Mid-pier, the prize catch is halibut and some good-sized flatties are taken every year (including a 38-pound fish in May of ’01). More commonly caught are the small croakers—white croaker and queenfish—and small walleye perch, while occasional sand or kelp bass, and more than occasional jacksmelt, will also make appearances. Of course the thrornback rays, shovelnose guitarfish, and bat rays provide quite a bit of fun even if they are still considered incidental catches.

Out at the end of the pier in the deepest water, not too far from the upper edges of the Newport Submarine Canyon, reside most of the pelagic species and Newport has long been considered one of the best piers for mackerel and bonito (when the boneheads make an appearance). The end is the site for the largest sharks and a variety of unusual deep-water species rarely seen at other California piers—hake, sablefish, giant Humboldt squid (some years) and a few rockfish. The end area is also the home for many sculpins (scorpionfish) and a surprising number of large spider crabs, those Mr. Ugly contestants that never fail to startle and surprise unsuspecting anglers.

At night, the pier can see some good shark and mud marlin action. A 15-year-old angler took an eight-foot-long, 225-pound hammerhead shark in 1978 and thresher sharks make an occasional appearance. Large shovelnose sharks (guitarfish) are common and guitarfish reaching over five feet in length have been reported. The heaviest fish are the big old mud marlins, the bat rays, and they’ve been reported to 246 pounds. If accurate, that fish would have qualified as the state record. Anglers do need to remember to bring some stout tackle and a way to get the large fish up to the surface of the pier if they’re seeking the big ‘uns. Unfortunately the fact that the pier is only open from 5 a.m. till midnight does limit the shark fishin’ hours to some degree.

There are of course many changes today. Parking can be almost impossible at times and it isn’t cheap ($.75 per hour) but there are a wide variety of attractions adjacent to and down the peninsula from the pier. Not to be missed is the dory fishing fleet, which sits on the sandy beach just north of the pier. The fleet began fishing in 1891 and today it is the last remaining fleet of its type. The boats head out early each morning to collect their fish, return, and then sell their fish right next to their boats along Rock Cod Lane. Stalls will be filled with sablefish, thornyheads, scorpionfish, more common deep-water rockfish species, and whatever other species had the audacity to bite the hooks set out by the fishermen. The fleet adds to the environment of the pier and sometimes provides a ready market for fresh fish when the pier anglers are unsuccessful.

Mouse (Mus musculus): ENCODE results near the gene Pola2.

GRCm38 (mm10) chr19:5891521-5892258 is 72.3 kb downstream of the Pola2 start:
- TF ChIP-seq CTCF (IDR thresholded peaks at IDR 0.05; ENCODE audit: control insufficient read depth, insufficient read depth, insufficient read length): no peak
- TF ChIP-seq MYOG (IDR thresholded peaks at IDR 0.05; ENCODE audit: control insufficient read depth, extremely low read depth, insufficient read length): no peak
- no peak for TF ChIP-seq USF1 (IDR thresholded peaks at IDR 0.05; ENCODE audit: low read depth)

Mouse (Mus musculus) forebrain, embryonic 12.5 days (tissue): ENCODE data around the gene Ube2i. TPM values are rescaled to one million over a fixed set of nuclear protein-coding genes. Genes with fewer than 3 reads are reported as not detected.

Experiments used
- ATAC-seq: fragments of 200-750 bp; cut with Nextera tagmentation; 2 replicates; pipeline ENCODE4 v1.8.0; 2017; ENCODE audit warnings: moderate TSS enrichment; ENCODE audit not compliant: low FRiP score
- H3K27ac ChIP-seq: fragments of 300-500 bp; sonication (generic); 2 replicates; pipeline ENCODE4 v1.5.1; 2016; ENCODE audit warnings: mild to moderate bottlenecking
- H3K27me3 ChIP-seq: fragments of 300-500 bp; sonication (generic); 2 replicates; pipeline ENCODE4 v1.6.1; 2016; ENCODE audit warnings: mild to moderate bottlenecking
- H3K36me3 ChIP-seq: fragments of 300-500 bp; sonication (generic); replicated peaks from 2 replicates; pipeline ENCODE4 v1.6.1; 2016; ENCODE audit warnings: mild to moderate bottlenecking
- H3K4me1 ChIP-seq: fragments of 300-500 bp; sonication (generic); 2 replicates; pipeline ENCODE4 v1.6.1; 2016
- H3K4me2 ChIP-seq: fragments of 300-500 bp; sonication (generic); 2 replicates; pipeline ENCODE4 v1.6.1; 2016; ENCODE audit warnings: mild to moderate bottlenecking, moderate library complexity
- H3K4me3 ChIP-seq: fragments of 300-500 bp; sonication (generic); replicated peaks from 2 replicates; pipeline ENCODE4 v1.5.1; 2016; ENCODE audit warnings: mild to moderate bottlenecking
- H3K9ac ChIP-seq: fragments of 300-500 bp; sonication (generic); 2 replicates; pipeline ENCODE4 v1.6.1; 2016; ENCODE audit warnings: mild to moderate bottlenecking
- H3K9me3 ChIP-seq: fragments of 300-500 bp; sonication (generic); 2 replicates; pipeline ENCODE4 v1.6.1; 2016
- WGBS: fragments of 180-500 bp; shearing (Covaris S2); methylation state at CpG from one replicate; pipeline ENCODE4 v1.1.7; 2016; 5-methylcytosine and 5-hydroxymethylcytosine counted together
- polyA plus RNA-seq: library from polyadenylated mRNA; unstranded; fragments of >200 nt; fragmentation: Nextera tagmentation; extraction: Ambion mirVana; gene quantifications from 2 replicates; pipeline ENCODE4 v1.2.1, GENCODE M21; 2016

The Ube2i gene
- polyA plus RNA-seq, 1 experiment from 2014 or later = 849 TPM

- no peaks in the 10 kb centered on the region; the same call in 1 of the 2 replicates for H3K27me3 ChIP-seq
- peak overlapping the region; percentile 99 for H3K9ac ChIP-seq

The pier is a fishery resource that is heavily used but still vibrant more than a century after opening as the McFadden Wharf. Today anglers flock to the pier from more distant venues than those early anglers but the goal is the same, to enjoy the fresh air at the beach and to catch a few fish. Luckily, most are still able to meet those goals.

How To Get There: From the Pacific Coast Highway take the Newport Blvd. turnoff and proceed west watching for signs directing traffic to the pier. The pier sits at the foot of McFadden Place.

Fish Taco Chronicles

August, 2004